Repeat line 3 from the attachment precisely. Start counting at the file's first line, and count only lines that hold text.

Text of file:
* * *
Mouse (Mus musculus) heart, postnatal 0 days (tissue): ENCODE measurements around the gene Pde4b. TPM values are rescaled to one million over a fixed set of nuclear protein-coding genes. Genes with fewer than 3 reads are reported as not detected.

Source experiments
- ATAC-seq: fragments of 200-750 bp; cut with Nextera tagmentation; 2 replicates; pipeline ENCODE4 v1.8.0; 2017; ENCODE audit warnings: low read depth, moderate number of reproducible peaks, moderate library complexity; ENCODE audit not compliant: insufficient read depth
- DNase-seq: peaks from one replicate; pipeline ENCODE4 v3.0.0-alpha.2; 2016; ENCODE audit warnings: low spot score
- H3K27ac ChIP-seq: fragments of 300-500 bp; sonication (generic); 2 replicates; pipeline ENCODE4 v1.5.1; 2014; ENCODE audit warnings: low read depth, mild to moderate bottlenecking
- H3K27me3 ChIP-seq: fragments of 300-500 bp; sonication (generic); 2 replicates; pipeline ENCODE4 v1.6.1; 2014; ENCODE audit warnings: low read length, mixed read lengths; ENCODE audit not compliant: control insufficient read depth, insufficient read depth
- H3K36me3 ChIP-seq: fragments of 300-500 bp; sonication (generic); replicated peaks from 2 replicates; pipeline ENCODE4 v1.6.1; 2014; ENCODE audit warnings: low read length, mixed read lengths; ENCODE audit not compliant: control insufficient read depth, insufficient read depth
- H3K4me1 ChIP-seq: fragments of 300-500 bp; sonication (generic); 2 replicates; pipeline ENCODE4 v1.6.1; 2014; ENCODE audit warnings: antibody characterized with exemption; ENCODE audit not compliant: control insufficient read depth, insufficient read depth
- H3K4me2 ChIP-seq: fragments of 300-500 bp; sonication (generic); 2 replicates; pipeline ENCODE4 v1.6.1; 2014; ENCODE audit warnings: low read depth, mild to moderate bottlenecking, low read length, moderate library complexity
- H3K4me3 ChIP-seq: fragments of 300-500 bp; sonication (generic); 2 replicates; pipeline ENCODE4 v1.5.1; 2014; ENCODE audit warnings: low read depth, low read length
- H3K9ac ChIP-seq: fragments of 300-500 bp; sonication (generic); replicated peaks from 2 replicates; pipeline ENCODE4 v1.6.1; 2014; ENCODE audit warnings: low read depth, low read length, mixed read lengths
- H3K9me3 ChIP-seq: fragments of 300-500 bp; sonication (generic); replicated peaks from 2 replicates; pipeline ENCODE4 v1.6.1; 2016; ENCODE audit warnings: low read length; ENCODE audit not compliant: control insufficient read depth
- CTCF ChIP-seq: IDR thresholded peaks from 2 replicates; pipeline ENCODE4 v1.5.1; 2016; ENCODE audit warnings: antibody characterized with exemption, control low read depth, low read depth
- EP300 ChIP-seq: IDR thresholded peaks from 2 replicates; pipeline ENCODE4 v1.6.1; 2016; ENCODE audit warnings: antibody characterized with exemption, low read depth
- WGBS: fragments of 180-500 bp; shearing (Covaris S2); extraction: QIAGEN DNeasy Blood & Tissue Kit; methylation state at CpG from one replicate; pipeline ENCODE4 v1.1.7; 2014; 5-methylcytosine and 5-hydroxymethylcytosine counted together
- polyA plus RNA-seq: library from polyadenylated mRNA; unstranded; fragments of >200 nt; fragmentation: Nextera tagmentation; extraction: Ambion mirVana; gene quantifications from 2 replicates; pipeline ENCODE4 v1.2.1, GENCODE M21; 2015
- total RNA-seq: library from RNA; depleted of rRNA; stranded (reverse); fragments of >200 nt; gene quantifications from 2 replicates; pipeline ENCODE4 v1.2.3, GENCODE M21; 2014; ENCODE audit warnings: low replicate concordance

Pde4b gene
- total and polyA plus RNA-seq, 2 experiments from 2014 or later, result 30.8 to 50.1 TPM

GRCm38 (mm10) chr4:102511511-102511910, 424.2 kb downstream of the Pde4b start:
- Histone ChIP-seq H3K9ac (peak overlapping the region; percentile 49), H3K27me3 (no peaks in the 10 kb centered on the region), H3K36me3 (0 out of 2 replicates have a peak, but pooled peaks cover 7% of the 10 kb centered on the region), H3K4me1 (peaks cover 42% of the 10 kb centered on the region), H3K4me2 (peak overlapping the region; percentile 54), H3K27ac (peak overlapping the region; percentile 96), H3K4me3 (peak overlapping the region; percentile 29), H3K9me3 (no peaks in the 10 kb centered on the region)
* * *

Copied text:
- ATAC-seq: fragments of 200-750 bp; cut with Nextera tagmentation; 2 replicates; pipeline ENCODE4 v1.8.0; 2017; ENCODE audit warnings: low read depth, moderate number of reproducible peaks, moderate library complexity; ENCODE audit not compliant: insufficient read depth